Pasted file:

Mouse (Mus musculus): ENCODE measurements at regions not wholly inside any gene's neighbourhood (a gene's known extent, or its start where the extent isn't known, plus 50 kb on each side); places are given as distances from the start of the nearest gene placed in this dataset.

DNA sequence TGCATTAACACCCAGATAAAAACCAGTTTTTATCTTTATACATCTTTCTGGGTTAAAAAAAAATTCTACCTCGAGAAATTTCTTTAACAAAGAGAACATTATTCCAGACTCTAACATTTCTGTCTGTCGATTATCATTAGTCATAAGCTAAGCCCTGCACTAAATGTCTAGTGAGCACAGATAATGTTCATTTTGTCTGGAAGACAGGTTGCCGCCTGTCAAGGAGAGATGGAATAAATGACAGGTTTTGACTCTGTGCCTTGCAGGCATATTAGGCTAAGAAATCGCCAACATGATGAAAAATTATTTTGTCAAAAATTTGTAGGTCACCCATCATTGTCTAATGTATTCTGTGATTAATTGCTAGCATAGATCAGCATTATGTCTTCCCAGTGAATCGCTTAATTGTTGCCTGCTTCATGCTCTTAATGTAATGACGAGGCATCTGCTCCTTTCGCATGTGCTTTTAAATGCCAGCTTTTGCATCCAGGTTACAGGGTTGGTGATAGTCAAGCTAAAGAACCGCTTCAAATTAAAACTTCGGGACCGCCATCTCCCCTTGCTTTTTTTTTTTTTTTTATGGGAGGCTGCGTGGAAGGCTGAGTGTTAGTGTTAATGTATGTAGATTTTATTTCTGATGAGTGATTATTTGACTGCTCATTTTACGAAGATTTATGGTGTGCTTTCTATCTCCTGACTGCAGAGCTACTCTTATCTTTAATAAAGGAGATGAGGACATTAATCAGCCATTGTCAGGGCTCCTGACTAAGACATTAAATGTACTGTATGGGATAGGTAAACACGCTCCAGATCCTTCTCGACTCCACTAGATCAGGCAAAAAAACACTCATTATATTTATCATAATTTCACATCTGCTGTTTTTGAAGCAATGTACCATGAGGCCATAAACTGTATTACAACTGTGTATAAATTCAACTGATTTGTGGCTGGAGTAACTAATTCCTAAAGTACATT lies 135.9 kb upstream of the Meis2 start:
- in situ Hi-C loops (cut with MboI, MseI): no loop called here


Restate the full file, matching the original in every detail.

Mouse (Mus musculus): ENCODE measurements at regions not wholly inside any gene's neighbourhood (a gene's known extent, or its start where the extent isn't known, plus 50 kb on each side); places are given as distances from the start of the nearest gene placed in this dataset.

DNA sequence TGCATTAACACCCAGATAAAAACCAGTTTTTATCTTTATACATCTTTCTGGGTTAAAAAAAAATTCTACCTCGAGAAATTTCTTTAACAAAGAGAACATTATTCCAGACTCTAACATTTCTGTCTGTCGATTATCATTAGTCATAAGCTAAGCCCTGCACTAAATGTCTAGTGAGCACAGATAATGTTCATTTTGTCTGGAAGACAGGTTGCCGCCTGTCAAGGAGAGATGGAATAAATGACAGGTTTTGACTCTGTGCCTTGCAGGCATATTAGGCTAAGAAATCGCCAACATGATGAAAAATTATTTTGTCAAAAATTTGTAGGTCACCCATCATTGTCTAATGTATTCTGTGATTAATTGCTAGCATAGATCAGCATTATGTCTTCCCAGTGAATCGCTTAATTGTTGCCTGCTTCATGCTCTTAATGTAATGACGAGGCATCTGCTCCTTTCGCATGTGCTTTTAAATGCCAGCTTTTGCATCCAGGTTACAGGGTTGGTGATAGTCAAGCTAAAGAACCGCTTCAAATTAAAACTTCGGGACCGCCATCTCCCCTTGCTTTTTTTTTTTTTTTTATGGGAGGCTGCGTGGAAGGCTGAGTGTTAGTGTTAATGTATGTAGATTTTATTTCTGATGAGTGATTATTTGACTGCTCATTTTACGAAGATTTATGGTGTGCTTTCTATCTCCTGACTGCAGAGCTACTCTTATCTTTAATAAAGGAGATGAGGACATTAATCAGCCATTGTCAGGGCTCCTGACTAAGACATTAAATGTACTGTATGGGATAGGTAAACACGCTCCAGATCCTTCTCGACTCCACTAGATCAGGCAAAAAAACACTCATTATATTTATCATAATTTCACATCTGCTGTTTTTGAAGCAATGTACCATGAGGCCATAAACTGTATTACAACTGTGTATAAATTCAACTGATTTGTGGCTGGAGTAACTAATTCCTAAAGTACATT lies 135.9 kb upstream of the Meis2 start:
- in situ Hi-C loops (cut with MboI, MseI): no loop called here